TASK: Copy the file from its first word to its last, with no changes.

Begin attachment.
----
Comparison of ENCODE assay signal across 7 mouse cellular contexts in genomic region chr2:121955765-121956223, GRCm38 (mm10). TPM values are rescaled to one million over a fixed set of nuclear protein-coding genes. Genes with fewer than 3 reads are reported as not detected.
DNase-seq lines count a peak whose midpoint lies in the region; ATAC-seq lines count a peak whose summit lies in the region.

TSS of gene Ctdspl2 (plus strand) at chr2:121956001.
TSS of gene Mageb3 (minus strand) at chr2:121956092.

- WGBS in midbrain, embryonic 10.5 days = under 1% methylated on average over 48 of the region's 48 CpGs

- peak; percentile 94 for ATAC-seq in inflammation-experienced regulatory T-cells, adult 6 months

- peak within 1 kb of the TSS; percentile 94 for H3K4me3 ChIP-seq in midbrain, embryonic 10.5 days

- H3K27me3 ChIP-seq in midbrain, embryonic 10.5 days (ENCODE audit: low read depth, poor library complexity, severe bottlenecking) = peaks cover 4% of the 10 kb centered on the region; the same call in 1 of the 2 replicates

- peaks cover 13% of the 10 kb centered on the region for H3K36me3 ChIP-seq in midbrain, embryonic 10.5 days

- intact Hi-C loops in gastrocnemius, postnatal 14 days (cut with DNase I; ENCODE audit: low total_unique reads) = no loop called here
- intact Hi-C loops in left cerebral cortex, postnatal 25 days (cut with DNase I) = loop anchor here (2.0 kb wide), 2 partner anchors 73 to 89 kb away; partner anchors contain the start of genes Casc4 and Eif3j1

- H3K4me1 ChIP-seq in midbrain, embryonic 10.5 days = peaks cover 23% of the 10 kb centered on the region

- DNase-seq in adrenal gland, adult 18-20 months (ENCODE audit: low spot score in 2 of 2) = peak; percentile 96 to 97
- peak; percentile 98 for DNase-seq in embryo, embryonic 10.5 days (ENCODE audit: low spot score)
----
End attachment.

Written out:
Comparison of ENCODE assay signal across 7 mouse cellular contexts in genomic region chr2:121955765-121956223, GRCm38 (mm10). TPM values are rescaled to one million over a fixed set of nuclear protein-coding genes. Genes with fewer than 3 reads are reported as not detected.
DNase-seq lines count a peak whose midpoint lies in the region; ATAC-seq lines count a peak whose summit lies in the region.

TSS of gene Ctdspl2 (plus strand) at chr2:121956001.
TSS of gene Mageb3 (minus strand) at chr2:121956092.

- WGBS in midbrain, embryonic 10.5 days = under 1% methylated on average over 48 of the region's 48 CpGs

- peak; percentile 94 for ATAC-seq in inflammation-experienced regulatory T-cells, adult 6 months

- peak within 1 kb of the TSS; percentile 94 for H3K4me3 ChIP-seq in midbrain, embryonic 10.5 days

- H3K27me3 ChIP-seq in midbrain, embryonic 10.5 days (ENCODE audit: low read depth, poor library complexity, severe bottlenecking) = peaks cover 4% of the 10 kb centered on the region; the same call in 1 of the 2 replicates

- peaks cover 13% of the 10 kb centered on the region for H3K36me3 ChIP-seq in midbrain, embryonic 10.5 days

- intact Hi-C loops in gastrocnemius, postnatal 14 days (cut with DNase I; ENCODE audit: low total_unique reads) = no loop called here
- intact Hi-C loops in left cerebral cortex, postnatal 25 days (cut with DNase I) = loop anchor here (2.0 kb wide), 2 partner anchors 73 to 89 kb away; partner anchors contain the start of genes Casc4 and Eif3j1

- H3K4me1 ChIP-seq in midbrain, embryonic 10.5 days = peaks cover 23% of the 10 kb centered on the region

- DNase-seq in adrenal gland, adult 18-20 months (ENCODE audit: low spot score in 2 of 2) = peak; percentile 96 to 97
- peak; percentile 98 for DNase-seq in embryo, embryonic 10.5 days (ENCODE audit: low spot score)